Back when I went by Lil Rishi and before Mazza Man came to rescue me. I was just a bright eyed bushy tailed boy who used to dream about making the big sales, catching the ol’whales.

In my head the calls went the same every time...

Me: “Hello! Mr. Dangerz? This is Lil Rishi from Big Harpoon, I wanted to discuss with you your Harpoon decoration needs.”

Mr. Dangerz: “I’m okay for now.”

Me: “Oh I see. I found a form you filled out and wanted to check in to see if you had any questions.”

Mr. Dangerz: “I did, price seemed a little too much.”

Me: “Would if I brought that price down?”

Mr. Dangerz: “Well then get me the largest one you have in stock!”

The Milk and Cookie Rejection:

Once I realized this was never the case and very rarely did this happen was like the moment I realized Santa wasn’t coming to eat my cookies and drink my milk Christmas eve 1997. At first it was a shock, but as I made my peace with it the easier it became. Rejection is a part of life, especially if the life you have chosen is that of a sales rep.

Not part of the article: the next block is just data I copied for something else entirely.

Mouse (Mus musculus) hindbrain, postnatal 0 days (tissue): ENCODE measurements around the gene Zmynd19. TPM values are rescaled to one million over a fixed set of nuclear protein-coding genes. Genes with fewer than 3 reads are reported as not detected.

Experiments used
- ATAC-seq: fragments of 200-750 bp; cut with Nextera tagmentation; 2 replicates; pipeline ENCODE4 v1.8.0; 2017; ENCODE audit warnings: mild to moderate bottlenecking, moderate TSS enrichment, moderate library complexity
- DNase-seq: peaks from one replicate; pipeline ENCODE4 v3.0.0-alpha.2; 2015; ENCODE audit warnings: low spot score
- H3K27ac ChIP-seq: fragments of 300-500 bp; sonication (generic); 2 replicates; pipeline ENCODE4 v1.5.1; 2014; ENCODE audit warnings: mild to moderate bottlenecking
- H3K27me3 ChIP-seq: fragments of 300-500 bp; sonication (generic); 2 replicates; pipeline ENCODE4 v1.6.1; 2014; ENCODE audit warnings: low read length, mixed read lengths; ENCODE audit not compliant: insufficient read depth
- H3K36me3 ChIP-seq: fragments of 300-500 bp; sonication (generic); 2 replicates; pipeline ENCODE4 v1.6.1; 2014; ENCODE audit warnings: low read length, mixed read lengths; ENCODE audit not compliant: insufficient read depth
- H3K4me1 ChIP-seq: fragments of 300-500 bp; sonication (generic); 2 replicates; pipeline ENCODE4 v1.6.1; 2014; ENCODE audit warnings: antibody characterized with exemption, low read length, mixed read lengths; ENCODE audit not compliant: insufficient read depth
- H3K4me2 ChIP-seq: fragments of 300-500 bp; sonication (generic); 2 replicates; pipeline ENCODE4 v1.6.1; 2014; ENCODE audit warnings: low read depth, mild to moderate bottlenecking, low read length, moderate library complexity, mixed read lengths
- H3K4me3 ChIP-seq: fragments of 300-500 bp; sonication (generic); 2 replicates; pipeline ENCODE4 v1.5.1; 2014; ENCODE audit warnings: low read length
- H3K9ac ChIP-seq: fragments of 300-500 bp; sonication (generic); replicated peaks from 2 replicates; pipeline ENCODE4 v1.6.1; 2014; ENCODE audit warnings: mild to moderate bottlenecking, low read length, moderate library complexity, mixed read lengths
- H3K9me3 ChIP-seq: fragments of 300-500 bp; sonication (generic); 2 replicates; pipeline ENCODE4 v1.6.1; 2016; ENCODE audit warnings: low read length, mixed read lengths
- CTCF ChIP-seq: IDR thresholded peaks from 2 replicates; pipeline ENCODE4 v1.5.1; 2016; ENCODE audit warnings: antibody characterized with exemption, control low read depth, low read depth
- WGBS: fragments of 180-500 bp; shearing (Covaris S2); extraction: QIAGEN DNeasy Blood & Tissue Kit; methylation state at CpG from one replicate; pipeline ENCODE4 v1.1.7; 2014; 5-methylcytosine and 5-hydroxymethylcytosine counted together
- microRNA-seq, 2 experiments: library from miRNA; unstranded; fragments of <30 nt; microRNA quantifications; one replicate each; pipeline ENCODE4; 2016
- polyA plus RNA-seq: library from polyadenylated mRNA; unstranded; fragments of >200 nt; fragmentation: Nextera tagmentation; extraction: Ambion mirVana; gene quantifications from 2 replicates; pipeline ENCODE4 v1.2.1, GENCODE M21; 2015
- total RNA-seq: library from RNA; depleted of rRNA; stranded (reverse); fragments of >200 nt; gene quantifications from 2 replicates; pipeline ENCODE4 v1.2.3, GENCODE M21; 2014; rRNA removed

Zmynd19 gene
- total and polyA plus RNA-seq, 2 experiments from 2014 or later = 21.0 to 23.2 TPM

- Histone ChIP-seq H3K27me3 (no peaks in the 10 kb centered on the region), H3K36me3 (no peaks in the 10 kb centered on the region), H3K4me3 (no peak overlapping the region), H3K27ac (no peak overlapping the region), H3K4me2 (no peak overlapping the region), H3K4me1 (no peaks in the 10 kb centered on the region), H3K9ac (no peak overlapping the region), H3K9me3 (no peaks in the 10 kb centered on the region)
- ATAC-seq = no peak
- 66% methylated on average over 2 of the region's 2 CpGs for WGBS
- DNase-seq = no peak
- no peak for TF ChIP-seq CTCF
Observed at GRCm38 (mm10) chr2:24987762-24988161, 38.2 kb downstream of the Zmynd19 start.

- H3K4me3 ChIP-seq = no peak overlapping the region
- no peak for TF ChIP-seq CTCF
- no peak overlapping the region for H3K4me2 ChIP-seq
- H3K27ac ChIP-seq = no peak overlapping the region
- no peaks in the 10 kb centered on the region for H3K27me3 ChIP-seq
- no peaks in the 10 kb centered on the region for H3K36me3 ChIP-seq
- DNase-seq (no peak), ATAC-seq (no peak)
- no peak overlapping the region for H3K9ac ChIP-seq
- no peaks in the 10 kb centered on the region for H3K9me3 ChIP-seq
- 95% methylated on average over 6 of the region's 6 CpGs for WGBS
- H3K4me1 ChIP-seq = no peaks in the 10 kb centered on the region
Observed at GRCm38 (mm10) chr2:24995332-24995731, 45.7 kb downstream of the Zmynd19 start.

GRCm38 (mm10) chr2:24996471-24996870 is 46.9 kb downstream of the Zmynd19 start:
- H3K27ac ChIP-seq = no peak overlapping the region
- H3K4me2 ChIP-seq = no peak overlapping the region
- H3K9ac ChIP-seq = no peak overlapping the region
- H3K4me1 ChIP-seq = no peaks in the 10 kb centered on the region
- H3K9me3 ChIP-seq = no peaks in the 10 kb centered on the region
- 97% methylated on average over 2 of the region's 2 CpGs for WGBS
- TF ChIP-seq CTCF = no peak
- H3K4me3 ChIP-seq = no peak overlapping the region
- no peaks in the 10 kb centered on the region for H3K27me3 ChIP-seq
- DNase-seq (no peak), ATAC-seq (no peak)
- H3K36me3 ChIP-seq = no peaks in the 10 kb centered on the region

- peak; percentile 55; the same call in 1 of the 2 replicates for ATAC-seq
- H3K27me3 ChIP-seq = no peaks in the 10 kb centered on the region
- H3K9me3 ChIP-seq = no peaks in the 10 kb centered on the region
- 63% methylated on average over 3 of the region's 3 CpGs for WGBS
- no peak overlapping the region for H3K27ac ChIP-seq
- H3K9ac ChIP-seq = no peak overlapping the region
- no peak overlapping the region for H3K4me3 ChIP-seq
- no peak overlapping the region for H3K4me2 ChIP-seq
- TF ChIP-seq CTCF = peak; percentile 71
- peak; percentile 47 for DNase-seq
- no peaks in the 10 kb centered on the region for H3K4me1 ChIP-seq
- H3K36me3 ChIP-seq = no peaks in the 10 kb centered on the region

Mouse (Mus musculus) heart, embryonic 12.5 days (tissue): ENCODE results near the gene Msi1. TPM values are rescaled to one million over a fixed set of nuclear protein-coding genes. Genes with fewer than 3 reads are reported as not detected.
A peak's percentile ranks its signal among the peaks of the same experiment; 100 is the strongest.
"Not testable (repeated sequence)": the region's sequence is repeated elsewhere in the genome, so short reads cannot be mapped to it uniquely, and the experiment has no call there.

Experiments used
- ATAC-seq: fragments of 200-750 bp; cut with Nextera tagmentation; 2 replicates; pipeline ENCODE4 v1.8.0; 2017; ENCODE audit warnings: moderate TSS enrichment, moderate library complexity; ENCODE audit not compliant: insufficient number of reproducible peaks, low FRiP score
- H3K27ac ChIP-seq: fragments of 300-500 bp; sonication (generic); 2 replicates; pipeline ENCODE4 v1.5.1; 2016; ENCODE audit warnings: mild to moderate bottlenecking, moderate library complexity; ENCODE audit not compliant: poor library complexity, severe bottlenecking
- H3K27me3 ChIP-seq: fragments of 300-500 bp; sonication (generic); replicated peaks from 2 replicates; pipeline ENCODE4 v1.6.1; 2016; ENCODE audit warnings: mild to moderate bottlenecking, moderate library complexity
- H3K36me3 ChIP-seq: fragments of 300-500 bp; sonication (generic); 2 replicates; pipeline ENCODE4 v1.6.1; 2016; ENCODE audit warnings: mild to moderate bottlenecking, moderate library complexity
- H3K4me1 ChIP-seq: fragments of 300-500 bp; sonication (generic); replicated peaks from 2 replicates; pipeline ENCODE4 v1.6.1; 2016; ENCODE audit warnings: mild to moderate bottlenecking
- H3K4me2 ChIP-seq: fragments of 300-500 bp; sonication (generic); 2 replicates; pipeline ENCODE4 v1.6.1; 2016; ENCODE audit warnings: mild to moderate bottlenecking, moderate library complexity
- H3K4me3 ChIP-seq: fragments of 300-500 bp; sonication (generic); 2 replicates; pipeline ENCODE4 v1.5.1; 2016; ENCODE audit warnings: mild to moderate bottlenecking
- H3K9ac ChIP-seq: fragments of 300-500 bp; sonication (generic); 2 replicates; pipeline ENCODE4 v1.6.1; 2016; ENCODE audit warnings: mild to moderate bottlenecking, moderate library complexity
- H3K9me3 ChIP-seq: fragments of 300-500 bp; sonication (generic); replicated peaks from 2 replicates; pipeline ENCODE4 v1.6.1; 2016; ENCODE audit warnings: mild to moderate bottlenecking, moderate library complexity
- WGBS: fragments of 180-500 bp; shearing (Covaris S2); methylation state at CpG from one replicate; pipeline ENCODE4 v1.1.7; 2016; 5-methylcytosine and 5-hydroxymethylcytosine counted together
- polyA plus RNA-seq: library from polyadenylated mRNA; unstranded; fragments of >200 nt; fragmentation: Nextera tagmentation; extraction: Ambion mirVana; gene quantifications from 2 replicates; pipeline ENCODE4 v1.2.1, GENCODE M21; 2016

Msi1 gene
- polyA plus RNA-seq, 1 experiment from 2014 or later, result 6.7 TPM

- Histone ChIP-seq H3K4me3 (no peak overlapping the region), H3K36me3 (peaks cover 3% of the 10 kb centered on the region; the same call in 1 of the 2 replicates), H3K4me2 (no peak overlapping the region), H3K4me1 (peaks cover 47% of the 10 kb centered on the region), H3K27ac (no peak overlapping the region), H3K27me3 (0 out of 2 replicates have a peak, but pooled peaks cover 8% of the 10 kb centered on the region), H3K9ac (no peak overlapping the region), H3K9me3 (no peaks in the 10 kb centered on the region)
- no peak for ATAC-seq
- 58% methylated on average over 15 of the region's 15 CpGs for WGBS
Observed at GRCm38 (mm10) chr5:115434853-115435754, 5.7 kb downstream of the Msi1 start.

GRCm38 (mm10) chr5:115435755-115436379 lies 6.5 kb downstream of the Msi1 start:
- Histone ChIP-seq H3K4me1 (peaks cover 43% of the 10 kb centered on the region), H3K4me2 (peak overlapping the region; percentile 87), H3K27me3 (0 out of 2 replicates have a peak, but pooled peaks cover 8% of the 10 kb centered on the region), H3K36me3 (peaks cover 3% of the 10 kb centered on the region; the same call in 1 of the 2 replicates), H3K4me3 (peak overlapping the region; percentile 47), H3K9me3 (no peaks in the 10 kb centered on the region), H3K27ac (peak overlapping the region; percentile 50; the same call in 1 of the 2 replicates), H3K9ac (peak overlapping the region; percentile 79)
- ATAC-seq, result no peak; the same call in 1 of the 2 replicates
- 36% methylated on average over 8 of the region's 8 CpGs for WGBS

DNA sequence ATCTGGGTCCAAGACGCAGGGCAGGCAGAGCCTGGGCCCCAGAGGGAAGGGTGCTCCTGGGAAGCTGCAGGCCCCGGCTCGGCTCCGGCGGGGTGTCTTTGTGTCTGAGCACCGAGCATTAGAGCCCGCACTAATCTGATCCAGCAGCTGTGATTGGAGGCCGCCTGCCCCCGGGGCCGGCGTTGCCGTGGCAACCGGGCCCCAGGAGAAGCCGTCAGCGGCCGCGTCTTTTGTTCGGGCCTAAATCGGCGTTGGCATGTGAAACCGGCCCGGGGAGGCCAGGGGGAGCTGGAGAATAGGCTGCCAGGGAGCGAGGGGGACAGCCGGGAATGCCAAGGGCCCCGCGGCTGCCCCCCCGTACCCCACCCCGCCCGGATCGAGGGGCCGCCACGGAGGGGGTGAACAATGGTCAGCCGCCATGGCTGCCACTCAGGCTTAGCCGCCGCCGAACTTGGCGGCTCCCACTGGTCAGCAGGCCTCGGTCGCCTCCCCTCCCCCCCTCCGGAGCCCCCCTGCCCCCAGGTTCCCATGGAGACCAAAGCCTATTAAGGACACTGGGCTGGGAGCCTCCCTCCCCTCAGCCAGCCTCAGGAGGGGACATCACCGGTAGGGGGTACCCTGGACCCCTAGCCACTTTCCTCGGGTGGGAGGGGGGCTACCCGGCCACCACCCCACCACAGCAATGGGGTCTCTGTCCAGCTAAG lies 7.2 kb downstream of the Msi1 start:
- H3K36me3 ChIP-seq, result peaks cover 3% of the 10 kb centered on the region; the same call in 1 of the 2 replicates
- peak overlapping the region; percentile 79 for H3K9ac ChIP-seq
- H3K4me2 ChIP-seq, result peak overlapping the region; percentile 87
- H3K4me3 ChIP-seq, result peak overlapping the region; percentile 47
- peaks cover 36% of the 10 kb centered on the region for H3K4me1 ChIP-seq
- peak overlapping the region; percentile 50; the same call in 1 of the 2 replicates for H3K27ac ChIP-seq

But dealing with rejection day in and day out, I am not like Judy Hopps, it gets tough. There isn’t any training to teach you how to deal with the pain of rejection/ Even my managers weren’t able to provide me any assistance, their only advice was to “not take it personally.'

I’m a human, I take everything personally. Last week my brother hung up the phone while I was in mid sentence and till this moment I still refuse to pick up his calls, even though he keeps texting me “I’m sorry, but my phone died…. my phone died!!!!”

I’m not falling for that old trick again, a great man once said:

“There's an old saying in Tennessee — I know it's in Texas, probably in Tennessee — that says, fool me once, shame on — shame on you. Fool me — you can't get fooled again.”

 

But as I started to do comedy, I noticed and slowly started to understand the principal of not letting failure get to me. Until the moment a good friend and mentor of mine came by and told me rejection is not something you want to get numb to, it’s supposed to help you get better.

Moment of Clarity:

When we face rejection, we shouldn’t be phased by it, but we should be paying attention to it to allow us to truly see where we need to improve ourselves.